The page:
An Auckland maker carving a career out of recycled wood tells Thomas Heaton how she does it
FOR HOURS EACH WEEK, Courtney Petley can be found on her porch. Braving the cold or basking in the sun, she slowly whittles away at wooden shapes with a blade and sandpaper. As hours go by, the shapes emerge.
In that spot, on Auckland’s Upper Queen St, there’s inevitably a cup of something topped with a film of matai, rimu or tōtara sawdust.
“I make a lot of cups of tea and coffee, but I might not drink a lot,” she says, laughing.
Her hands are too busy, slowly shaping wooden knives, spoons, spatulas or scoops for her namesake business, Petley. The utensils vary in shapes and sizes, but the material used is always recycled native timber.
It’s on her stoop that the finer work happens. The spoons’ or scoops’ bowl-like ends are dug out with a hook-shaped knife. They’re sanded smooth using six different grades of sandpaper. Depending on the wood and the product, it takes six or seven hours until the beeswax polish comes out and the product is finished.
For the bigger jobs, like cutting out the rough shapes at the start of the process, Petley makes the most of the Devonport Community Workshop across the harbour on Auckland’s North Shore. She uses the industrial tools there to cut up larger pieces, like tree trunks or long pieces of timber, and does heavier sanding jobs. That is where she might work on her cheese boards or chopping boards too, making the most of the workshop volunteers’ wisdom.
Woodworking could be said to be in the 31-year-old’s blood – her father is a builder and both her grandfathers were too. But she hasn’t been doing it her whole life, having previously worked in fashion for just over nine years. Following a childhood in Wellington’s western suburbs, the then 22-yearold Petley moved to Auckland. She worked for brands like Miss Crabb and Huffer and spent two years in London with menswear brand D.S. Dundee.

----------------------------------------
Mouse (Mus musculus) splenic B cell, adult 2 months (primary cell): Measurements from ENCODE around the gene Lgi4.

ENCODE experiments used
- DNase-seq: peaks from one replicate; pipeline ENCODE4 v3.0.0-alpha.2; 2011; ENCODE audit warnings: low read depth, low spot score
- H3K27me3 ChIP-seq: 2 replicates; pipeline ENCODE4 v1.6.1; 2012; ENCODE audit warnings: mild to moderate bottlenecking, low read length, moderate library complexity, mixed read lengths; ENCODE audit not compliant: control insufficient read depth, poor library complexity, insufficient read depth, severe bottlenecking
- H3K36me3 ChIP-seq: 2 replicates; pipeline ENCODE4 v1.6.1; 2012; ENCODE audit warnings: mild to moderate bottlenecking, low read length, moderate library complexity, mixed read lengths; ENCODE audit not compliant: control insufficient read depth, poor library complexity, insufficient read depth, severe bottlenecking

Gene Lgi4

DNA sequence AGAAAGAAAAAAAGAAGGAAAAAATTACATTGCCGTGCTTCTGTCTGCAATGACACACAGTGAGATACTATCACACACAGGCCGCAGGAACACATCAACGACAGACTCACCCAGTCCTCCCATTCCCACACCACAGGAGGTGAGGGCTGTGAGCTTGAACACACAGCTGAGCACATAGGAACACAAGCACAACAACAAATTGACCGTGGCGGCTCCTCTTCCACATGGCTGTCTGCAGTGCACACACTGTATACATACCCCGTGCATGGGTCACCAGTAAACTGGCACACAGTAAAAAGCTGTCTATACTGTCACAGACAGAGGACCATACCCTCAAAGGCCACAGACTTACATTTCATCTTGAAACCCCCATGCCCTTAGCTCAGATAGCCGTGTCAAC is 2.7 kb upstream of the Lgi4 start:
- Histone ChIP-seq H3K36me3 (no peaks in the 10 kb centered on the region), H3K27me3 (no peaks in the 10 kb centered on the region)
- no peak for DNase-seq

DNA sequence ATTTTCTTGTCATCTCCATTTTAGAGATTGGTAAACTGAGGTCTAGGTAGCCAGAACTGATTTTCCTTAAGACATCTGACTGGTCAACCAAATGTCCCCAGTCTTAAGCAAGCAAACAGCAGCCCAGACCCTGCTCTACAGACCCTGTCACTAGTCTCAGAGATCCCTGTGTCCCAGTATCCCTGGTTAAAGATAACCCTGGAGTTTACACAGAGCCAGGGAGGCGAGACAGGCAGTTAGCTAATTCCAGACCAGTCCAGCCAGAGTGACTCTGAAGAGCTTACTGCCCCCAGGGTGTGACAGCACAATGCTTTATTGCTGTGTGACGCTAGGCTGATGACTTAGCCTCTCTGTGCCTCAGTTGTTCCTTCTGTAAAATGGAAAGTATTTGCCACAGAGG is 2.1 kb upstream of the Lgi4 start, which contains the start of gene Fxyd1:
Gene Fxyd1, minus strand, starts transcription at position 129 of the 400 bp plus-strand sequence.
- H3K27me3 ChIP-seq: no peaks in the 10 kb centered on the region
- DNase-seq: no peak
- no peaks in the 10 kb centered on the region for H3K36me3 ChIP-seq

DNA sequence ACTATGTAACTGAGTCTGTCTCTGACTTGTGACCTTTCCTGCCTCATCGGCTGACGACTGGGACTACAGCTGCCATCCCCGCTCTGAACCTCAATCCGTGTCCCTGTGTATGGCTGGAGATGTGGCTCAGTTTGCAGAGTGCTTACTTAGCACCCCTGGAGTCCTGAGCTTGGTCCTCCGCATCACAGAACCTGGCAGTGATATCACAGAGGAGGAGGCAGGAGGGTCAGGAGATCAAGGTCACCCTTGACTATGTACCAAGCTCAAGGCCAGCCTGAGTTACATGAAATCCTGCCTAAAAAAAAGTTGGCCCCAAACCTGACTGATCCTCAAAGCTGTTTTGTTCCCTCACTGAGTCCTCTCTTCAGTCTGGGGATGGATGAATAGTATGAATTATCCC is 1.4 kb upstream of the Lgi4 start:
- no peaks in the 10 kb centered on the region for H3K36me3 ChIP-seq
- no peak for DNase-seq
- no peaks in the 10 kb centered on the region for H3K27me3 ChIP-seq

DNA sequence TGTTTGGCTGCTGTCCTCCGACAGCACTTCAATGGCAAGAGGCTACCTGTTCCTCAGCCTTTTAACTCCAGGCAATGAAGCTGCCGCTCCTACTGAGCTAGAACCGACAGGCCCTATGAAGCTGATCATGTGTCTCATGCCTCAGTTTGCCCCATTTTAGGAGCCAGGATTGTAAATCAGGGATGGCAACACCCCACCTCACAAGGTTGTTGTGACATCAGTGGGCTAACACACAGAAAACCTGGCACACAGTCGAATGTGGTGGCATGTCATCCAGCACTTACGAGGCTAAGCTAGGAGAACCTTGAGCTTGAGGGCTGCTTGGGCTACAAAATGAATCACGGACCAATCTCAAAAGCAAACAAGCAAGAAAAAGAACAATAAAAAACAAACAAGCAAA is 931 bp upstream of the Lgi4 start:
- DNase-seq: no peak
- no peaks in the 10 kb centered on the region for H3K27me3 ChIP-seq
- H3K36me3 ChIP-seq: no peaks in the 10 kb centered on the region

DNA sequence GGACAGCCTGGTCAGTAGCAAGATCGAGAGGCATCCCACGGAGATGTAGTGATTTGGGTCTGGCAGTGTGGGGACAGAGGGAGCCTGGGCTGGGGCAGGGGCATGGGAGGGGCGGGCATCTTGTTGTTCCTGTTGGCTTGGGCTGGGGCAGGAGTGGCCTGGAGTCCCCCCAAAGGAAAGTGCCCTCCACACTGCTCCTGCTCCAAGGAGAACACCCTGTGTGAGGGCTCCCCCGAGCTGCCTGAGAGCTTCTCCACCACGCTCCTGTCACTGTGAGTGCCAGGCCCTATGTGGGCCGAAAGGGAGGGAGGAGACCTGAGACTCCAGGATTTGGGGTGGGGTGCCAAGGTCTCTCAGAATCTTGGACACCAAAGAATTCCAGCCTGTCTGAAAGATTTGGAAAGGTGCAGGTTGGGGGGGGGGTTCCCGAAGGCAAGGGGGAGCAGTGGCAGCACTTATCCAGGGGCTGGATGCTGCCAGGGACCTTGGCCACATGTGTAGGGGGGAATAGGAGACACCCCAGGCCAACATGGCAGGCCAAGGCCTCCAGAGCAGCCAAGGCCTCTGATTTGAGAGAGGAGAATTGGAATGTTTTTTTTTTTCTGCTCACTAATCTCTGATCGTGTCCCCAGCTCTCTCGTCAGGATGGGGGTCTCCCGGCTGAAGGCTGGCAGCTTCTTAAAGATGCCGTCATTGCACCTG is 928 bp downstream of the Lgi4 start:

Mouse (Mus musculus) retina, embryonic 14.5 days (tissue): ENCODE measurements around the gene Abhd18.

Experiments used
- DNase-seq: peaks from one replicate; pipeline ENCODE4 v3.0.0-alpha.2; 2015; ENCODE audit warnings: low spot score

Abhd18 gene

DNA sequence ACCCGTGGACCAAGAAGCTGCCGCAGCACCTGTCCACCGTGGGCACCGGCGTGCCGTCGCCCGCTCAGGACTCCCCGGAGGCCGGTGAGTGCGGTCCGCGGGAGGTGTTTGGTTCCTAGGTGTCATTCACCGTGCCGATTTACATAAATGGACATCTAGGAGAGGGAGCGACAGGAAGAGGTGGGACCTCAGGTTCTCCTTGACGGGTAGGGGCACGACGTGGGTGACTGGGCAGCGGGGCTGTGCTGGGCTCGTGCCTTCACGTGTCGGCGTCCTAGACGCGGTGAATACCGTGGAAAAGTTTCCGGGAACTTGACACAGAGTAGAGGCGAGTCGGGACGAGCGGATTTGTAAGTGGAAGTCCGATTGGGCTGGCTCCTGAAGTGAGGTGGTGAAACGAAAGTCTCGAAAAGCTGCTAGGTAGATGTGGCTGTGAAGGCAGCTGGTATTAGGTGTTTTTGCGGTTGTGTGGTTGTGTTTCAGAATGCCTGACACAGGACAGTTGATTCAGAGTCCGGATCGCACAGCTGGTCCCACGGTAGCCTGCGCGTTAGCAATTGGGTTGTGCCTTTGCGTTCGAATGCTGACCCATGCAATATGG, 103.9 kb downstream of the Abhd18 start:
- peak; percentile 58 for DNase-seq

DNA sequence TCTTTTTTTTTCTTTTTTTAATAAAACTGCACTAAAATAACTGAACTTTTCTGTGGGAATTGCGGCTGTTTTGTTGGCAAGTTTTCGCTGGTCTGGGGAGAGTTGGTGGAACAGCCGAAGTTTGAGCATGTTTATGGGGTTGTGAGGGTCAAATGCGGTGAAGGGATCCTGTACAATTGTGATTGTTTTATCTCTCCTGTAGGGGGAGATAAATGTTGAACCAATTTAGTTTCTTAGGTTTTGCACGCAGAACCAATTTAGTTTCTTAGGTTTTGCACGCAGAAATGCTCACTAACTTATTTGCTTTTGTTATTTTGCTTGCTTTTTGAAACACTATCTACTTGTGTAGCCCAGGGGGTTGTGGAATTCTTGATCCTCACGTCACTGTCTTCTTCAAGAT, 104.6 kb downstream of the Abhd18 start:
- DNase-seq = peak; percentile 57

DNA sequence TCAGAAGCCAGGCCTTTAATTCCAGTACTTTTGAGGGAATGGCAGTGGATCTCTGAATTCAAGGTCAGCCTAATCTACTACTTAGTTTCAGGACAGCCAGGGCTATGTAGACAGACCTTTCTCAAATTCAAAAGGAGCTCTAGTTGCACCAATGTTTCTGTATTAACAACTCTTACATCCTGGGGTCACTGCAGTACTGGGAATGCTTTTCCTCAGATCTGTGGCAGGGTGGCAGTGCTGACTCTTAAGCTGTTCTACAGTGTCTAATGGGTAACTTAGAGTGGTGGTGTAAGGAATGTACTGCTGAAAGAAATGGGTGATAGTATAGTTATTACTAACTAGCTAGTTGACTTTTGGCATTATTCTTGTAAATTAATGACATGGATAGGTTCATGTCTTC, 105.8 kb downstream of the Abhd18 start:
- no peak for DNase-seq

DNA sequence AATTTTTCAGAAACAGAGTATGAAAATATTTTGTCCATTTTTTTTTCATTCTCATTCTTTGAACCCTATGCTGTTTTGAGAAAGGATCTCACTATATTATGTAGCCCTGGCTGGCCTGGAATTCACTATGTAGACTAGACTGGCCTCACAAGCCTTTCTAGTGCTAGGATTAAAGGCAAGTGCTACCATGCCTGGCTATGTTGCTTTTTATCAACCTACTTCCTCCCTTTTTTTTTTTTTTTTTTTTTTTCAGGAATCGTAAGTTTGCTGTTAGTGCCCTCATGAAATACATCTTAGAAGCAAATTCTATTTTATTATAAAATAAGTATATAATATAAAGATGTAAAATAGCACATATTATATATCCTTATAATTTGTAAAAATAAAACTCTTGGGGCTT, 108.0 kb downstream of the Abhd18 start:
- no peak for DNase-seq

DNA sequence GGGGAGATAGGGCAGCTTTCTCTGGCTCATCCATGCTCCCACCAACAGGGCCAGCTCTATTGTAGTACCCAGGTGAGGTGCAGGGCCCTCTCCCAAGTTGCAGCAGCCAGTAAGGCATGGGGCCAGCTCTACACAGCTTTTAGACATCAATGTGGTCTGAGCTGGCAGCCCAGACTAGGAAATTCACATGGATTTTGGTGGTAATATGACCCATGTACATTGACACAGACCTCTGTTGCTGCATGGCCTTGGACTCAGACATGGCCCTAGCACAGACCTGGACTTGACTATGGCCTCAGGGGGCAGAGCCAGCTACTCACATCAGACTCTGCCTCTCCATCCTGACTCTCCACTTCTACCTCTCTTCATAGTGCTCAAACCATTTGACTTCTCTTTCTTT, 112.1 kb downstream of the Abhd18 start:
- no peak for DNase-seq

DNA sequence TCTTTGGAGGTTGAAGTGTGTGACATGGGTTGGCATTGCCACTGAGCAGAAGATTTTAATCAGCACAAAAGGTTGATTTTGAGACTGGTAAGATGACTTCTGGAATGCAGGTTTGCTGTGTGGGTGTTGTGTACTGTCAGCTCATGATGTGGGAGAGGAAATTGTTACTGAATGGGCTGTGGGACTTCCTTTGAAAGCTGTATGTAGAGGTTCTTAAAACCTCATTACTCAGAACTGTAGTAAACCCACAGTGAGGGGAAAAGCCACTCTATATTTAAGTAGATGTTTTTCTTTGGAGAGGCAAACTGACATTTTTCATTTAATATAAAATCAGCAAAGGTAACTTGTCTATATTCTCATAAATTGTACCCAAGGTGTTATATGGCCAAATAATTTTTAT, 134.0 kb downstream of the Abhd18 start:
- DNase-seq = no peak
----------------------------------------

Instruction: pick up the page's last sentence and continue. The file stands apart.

Over the past couple of years, Petley has spent her weekends revitalising old furniture as a “therapeutic hobby”. But one day, she decided she needed a spatula. Because she loves to cook and was already working with wood, she decided to make her own. “Then it kind of evolved from there.”
Spoons and butter knives, and plenty of different spatulas, started to take shape.
“I just kind of started. I just did it. I kind of learn by doing. That’s how my style has evolved, just by working away and making.”
Following a three-month holiday through the United States, a little soulsearching and one last job in fashion, she decided to leap into a life of wood.
“[Fashion] wasn’t for me any more and I wanted a new challenge, so I saved up my money and left my job, and started making.”
Since launching her business in March, Petley has sold her products at the monthly Cross Street Market in Auckland’s CBD, while working part time at Vulcan Lane Bagels.
Her first commission was a heap of butter knives for none other than
Cuisine three-hatted restaurant The French Café.
Her style is clean and symmetrical, but unusual. “I’ve got an obsession with geometry and I think that kind of shows in my work. I like clean lines and I like sharp angles.”
A piece might come from wood from a felled tree, an old post in a friend’s backyard or it could have been sent by her father from renovation work in Wellington. “I try to remember where every piece comes from.”
Some lucky donors might receive a spoon or spatula made from their homes, felled trees, posts or fences as a token of thanks. “I think it’s a nice continuation of such a beautiful resource that we are so lucky to have.”
Petley has recently launched an online store, but she’s in no rush to go too big too soon, saying she needs time to refine her collection.
“I’m happy to take it slow. I’m not putting too much pressure on myself; it’s just going to be nice to see where it will go.” petley.store; instagram.com/petley_